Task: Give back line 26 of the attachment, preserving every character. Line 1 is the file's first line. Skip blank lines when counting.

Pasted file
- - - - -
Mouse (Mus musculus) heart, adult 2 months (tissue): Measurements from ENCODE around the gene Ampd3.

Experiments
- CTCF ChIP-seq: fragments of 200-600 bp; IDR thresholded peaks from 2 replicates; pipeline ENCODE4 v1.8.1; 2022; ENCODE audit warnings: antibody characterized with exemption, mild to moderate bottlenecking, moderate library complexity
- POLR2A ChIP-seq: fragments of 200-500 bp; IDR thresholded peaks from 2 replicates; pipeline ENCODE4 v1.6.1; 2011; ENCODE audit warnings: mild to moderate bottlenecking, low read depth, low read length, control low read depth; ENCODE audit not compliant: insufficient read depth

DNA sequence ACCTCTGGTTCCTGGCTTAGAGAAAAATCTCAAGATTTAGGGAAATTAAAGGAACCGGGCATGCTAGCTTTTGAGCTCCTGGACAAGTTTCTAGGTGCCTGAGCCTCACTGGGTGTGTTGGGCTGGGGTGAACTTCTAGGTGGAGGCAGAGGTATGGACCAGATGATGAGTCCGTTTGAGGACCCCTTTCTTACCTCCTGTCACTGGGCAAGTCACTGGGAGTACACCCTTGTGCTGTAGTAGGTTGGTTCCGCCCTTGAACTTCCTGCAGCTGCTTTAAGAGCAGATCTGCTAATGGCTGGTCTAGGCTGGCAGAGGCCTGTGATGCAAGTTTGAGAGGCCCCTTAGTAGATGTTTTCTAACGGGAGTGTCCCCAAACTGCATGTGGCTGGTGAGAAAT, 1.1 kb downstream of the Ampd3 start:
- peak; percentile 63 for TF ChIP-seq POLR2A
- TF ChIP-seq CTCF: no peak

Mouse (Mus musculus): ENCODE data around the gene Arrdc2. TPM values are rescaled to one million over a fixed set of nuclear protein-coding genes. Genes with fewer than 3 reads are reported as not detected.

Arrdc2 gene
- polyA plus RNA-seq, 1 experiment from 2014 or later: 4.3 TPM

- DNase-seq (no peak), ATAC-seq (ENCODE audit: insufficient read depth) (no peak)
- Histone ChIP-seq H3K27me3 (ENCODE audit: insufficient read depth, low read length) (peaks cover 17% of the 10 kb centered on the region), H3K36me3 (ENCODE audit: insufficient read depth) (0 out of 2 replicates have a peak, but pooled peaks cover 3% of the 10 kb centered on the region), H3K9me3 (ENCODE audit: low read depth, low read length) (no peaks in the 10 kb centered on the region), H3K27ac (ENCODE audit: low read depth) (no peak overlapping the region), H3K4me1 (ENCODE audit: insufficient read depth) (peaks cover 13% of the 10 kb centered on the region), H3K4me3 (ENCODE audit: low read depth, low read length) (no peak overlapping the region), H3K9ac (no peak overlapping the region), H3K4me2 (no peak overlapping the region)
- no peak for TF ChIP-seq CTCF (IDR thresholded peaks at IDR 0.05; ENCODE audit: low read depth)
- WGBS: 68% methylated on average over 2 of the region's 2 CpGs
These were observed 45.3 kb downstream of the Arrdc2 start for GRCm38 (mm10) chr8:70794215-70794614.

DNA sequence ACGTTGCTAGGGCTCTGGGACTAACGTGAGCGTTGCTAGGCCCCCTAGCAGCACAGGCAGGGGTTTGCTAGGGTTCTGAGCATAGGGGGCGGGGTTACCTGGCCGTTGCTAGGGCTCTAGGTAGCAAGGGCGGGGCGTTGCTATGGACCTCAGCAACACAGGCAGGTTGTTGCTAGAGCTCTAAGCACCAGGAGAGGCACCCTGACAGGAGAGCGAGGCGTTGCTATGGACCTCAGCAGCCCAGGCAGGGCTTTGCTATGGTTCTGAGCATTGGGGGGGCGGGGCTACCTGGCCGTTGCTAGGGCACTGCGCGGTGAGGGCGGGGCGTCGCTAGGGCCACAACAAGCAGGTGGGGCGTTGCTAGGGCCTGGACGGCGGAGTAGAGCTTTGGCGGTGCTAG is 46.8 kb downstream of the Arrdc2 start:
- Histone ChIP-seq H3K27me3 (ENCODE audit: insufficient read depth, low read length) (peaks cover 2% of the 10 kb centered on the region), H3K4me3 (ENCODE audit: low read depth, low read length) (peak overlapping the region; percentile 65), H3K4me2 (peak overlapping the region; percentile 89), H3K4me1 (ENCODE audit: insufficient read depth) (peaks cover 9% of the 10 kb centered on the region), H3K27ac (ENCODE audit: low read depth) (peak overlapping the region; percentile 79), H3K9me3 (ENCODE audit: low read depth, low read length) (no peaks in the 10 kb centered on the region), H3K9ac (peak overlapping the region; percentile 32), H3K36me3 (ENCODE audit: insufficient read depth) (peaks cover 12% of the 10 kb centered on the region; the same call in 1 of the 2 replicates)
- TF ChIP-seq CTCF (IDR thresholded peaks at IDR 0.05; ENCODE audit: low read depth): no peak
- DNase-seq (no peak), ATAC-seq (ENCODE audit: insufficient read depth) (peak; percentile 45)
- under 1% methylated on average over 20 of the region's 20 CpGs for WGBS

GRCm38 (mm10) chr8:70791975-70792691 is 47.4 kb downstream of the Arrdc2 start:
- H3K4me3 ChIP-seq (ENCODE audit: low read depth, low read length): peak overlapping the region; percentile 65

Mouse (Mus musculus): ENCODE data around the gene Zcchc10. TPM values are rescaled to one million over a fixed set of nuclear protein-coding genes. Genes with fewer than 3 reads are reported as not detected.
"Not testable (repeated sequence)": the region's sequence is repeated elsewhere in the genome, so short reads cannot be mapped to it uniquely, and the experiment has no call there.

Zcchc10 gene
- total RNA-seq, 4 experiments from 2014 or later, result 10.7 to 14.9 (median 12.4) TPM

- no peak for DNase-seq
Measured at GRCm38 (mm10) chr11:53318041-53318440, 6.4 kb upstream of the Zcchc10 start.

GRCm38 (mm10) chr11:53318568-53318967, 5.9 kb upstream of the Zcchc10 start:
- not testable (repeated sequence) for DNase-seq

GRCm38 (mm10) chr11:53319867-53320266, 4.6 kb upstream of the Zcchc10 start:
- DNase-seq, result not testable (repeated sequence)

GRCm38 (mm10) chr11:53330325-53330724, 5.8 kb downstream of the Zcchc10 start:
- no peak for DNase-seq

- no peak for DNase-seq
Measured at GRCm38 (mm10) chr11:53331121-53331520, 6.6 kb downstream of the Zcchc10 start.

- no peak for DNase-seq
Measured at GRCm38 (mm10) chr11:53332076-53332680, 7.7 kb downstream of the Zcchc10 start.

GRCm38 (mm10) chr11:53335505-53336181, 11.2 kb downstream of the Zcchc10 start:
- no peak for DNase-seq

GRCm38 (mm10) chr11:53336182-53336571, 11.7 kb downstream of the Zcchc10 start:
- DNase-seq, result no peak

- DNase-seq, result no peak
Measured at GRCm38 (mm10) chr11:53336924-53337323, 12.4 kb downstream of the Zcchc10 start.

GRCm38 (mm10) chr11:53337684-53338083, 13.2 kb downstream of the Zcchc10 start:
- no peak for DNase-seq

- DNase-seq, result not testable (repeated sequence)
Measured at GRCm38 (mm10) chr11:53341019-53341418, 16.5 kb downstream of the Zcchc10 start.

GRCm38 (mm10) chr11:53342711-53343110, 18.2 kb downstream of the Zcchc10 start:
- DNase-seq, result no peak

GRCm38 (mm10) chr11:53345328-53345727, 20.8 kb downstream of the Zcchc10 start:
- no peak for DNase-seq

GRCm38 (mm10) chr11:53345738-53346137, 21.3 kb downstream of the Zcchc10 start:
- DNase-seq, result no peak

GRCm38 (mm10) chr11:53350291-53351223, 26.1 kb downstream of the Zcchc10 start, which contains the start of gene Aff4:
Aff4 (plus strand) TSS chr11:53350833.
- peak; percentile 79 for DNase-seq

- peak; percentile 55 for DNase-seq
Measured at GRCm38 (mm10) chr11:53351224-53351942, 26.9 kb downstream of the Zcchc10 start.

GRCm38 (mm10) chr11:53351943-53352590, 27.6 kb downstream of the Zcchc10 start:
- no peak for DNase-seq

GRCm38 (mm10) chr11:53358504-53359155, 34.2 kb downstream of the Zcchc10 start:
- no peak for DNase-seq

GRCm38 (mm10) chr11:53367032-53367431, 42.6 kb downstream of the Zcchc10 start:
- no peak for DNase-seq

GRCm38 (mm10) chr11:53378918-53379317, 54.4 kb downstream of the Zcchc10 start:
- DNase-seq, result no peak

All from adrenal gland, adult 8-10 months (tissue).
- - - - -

- total RNA-seq, 4 experiments from 2014 or later, result 10.7 to 14.9 (median 12.4) TPM